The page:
Tina: Please don’t leave me alone with this crazy man!
So Nancy & Glen sleep over to, but in separate rooms.
Glen has difficulty sleeping while listening to Rod & Tina howl, grunt, & bang their butts together. After sex, while Tina carefully keeps the sheet up over her breasts, Rod admits he’s been having bad dreams too; but they shrug it off, and go to sleep.
Immediately Tina enters her nightmare, hearing a noise, she rises from the bed wearing only white panties; quickly putting on a shirt, to cover her shadowed breasts. Barefoot, bare-legged she goes out the front door to look for the noise; she soon finds herself in the alley behind her home.
A trash can lid comes rolling out and crashes by her feet; she turns around, & she sees Freddy a few yards away.
Freddy: (Note; no one calls him “Freddy” yet; in this film he is just plain Fred.) Tina”?
He laughs, moving toward her, his shadow-arms stretching across the entire width of the alley.
Tina: Please, God.
Freddy: This is God! (holding up the bladed glove).
He begins to chase after her.
Tina screams and runs toward the house.
Cut to her bedroom, her struggling awakens Rod. He pulls back the blankets & we see Tina, still in the dream, thrashing about & screaming–suddenly we see the 4 slash-blade marks on her stomach, & blood begins to splash & spurt about the room. Her body rises up off the bed while Rod stands there helpless:
it begins to spin as several more wounds are made to her chest, neck, & face; blood is everywhere.
Her body makes it to the ceiling, where it is dragged back & forth, being knifed continuously–then with a final scream, Tina drops to the bed, breaking the frame, & flops over next to Rod, her whole body covered in blood.
Glen & Nancy break down the door & rush in, accusing Rod of killing Tina. He grabs his pants & shirt, and flees the scene. The police are called, & we soon find out that Lt. Thompson is her father; even though her parents are divorced.
Nancy: The killer’s still loose, you know.
Lt. Thompson: You are saying someone else beside Rod killed Tina? Who?
Nancy: I don’t know who he is, but he is all burned up & he wears a weird hat with a red & green dirty sweater; & he uses knives like fingernails.
Lt. & her mother, Marge, exchange a meaningful look.
On the way to school, Nancy is attacked by Rod, who pleads his innocence. Lt. Thompson appears, gun-drawn, so Rod runs off; only to be caught by several squad cars that had the area staked out.
Later in school, Nancy drifts off to sleep at her desk. She looks around & sees Tina in a bloody see-through body bag (even though most of us, thanks to CSI, know that body bags are opaque like Visqueen).
She looks for Tina in the hallway, and finds a thick black trail of blood (very black, like dirty motor oil). At the end of the hall, she sees Tina in the bloody bag, being dragged around a corner by invisible hands.
Chasing after her, Nancy sees damp leaves all over the hallway; (& maybe it is this dream where the fucking lamb shows up–hard to recall).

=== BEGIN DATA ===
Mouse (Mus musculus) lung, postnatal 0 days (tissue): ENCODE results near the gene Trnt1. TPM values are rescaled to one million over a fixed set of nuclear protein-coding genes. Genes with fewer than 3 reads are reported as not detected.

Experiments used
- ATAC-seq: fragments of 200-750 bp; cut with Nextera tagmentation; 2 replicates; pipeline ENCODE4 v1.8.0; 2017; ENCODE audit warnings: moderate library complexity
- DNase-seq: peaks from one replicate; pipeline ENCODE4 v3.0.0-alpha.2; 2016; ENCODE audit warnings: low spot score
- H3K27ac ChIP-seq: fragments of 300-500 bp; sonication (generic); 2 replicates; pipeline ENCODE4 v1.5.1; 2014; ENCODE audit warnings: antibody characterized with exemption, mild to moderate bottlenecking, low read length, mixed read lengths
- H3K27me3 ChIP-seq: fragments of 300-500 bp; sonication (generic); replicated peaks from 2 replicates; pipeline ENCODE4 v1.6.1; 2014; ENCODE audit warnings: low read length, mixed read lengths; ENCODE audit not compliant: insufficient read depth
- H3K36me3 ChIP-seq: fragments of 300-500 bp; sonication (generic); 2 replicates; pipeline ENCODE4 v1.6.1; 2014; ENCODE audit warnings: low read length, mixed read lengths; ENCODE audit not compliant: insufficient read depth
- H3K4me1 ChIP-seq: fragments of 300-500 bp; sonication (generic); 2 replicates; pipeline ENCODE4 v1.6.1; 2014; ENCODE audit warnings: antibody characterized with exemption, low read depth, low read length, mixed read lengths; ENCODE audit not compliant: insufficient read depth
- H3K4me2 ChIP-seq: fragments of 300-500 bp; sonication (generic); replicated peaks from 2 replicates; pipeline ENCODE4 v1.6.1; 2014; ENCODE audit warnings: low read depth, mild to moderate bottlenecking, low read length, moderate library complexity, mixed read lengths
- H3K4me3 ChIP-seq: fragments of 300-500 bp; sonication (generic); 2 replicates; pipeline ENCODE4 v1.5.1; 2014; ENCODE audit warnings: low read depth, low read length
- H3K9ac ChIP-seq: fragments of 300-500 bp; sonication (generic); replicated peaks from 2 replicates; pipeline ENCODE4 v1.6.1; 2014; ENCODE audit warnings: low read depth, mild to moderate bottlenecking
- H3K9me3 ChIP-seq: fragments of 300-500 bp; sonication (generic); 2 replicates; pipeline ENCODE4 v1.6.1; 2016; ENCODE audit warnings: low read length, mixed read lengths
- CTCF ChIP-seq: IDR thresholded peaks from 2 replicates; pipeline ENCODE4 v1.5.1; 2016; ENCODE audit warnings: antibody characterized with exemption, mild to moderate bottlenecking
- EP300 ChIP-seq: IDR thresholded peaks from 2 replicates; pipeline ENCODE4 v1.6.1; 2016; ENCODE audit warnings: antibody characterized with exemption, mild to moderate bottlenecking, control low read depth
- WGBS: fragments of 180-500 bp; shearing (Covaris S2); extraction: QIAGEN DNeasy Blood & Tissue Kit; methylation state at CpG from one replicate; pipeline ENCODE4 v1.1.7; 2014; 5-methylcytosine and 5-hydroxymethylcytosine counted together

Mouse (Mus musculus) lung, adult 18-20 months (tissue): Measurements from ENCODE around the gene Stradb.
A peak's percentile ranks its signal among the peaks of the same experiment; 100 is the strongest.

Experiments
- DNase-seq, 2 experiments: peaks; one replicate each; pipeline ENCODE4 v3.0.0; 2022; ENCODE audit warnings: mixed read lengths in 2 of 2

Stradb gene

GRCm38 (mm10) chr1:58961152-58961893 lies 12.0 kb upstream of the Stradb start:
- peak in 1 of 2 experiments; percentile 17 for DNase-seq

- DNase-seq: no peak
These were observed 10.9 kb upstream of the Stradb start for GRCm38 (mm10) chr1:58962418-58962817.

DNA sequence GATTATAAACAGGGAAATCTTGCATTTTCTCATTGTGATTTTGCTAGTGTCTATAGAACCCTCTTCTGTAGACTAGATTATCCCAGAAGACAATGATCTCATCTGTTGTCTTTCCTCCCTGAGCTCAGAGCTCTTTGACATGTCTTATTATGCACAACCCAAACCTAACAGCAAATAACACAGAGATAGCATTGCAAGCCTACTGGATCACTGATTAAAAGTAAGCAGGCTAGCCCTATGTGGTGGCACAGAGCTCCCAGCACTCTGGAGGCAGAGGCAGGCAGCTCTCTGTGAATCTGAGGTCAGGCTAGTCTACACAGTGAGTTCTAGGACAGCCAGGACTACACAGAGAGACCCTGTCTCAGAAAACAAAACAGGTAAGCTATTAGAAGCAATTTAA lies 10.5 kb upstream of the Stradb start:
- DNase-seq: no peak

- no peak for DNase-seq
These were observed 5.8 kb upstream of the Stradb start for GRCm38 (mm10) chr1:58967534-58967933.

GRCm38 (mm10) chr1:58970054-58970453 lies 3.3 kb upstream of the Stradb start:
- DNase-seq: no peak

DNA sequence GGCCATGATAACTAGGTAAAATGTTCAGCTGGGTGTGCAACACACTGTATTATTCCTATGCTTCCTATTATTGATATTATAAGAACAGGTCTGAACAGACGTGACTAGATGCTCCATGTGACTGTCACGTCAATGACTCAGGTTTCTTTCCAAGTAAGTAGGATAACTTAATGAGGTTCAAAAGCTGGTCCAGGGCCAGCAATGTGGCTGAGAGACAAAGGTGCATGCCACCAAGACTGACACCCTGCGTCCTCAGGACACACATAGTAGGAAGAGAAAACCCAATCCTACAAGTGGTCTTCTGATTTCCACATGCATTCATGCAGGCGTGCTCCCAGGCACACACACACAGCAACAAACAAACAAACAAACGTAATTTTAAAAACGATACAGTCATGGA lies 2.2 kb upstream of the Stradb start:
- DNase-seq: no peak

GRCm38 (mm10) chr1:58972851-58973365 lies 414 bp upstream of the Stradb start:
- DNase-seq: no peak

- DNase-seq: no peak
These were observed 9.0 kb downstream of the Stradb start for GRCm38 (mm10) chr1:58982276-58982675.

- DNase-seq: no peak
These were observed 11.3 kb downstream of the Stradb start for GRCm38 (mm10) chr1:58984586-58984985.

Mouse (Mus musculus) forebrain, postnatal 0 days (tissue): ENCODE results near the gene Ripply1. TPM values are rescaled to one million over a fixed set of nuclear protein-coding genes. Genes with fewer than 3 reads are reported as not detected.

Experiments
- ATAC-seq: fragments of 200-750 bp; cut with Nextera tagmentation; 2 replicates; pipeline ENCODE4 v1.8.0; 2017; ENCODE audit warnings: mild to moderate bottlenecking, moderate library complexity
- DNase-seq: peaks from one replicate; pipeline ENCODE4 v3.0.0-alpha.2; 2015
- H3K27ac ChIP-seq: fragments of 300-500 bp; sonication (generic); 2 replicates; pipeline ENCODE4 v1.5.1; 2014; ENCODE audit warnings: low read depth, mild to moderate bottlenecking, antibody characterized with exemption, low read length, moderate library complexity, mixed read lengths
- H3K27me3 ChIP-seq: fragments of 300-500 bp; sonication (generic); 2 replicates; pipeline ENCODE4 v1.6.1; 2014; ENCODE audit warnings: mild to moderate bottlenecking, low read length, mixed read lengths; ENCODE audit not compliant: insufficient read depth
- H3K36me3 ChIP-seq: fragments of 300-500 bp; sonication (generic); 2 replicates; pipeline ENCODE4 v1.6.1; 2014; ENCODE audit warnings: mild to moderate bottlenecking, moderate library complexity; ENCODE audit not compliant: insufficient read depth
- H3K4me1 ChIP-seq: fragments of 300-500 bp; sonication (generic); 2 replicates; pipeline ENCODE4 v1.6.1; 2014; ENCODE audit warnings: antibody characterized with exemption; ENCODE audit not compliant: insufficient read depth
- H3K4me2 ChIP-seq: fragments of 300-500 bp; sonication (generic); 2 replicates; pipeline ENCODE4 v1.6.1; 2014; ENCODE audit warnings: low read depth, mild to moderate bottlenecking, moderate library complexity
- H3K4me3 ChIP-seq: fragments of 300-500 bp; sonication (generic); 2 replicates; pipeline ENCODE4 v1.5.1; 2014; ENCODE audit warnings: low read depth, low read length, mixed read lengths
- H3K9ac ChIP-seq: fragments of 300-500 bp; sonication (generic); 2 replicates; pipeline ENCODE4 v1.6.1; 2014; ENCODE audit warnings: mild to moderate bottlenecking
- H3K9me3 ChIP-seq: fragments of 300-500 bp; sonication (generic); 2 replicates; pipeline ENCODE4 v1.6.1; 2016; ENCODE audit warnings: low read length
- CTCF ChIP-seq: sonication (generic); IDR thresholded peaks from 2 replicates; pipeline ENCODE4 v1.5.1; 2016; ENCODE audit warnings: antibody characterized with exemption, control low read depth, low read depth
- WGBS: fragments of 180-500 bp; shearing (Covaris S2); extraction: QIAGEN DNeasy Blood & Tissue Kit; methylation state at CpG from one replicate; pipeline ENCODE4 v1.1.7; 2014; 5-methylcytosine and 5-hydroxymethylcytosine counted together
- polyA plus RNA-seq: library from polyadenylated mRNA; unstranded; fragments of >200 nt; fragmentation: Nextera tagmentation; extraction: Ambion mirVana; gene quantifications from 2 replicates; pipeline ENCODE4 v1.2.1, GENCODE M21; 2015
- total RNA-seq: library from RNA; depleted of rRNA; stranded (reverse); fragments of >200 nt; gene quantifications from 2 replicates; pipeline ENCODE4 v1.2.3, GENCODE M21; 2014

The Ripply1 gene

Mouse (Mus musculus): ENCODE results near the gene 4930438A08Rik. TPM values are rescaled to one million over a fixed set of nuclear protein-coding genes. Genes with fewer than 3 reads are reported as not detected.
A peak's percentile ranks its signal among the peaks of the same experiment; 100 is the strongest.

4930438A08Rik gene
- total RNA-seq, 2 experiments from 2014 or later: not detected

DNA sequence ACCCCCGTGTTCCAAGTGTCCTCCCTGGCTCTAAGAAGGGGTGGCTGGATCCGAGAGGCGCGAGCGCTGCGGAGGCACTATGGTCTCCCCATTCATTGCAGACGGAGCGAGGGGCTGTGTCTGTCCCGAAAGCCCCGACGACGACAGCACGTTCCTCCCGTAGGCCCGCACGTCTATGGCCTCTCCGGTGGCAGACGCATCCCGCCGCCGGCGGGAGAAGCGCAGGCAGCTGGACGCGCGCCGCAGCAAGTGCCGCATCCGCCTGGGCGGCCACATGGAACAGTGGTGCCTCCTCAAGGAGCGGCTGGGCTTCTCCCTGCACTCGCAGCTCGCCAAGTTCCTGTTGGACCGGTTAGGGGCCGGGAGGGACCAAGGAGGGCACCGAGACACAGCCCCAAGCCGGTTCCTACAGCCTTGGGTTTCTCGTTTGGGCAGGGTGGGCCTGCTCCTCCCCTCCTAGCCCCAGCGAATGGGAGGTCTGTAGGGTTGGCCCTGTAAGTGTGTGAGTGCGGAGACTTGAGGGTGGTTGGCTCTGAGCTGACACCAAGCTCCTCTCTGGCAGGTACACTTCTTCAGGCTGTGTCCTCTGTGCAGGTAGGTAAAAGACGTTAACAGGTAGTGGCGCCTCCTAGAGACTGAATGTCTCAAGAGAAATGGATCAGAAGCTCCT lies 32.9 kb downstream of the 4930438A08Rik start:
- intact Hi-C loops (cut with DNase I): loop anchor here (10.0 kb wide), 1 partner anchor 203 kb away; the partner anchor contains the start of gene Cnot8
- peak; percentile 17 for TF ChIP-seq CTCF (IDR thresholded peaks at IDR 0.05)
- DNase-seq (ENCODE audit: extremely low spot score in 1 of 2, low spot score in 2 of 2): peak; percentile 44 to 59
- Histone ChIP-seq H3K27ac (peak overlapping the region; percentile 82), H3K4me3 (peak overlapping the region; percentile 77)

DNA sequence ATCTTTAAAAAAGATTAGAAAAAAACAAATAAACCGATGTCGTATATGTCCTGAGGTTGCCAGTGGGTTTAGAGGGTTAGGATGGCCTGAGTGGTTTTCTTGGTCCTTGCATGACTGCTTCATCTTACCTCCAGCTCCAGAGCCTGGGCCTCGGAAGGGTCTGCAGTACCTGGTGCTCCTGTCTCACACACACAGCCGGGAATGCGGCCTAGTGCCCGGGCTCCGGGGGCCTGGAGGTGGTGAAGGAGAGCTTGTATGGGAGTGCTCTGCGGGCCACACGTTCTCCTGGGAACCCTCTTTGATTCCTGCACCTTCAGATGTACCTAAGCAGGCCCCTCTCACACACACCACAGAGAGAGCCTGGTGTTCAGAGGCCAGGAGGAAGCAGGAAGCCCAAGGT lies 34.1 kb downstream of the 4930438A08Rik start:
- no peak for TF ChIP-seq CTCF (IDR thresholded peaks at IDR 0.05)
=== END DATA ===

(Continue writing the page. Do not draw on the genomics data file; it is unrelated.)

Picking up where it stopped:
Soon she finds herself in Freddy’s boiler room, being pursued by Kreuger. He chases her all about, not catching her. When he got close, she put her arm on a hot steam pipe, which woke her up screaming in the class room. The teacher sends her home, & she notices that the steam burn is still on her arm. The hall monitor, wearing a red & green sweater asks for a pass;
Nancy: Screw your pass!
Nancy knocks her down, and rushes past. Turning back to look at the Monitor, we see her wearing a mock knife-blade glove:
Hall guard: No running in the hallway!
Is Nancy awake yet, or is this a dream within a dream within a dream?
She goes to the jail to visit with Rod.
Rod: I probably could have saved Tina if only I had moved sooner–but I thought I was just having another nightmare, like the one I had the night before. There was this guy–who had knives for fingers.
That night, Glen, who lives right across the street, crawls up her rose trellis, to visit with her.
Glen: What happened to your arm?
Nancy: I burned it in English class.
Then they discuss what was akin to Asian Death Syndrome.
Nancy: but what if they meet a monster in their dreams, then what?
Glen: They turn their back on it-take away its energy, & it will disappear.
Nancy: But what happens if they don’t do that?
Glen: Well, I guess those people don’t wake up to tell what happens.
Looking into a mirror, now more that a week without sleep:
Nancy: Oh God, I look 20 years old.
She decides that it is his job to stay awake while she investigates her dream, & to wake her if she gets in trouble. She sets an alarm, and dozes off. In her dream, she walks into the same alley that Tina had, but this time ends up at the police station, staring down into a window, seeing Rod asleep in his cell. Suddenly she sees Freddy approaching the cell & walking right through the bars. She wakes up screaming, hearing the alarm clock going off; seeing that Glen has fallen asleep. (that being the case, why didn’t Glen see Freddy in his dreams right then too? Is Kreuger restricted to one dream at a time?)
Nancy: Glen, you bastard!
Glen: waking up–what the hell did I do?
Nancy: I asked you to just do one thing, to stay awake and watch me sleep, so that you could wake me up if it seemed I was having a nightmare–& what did you do, you Shit? You fell asleep!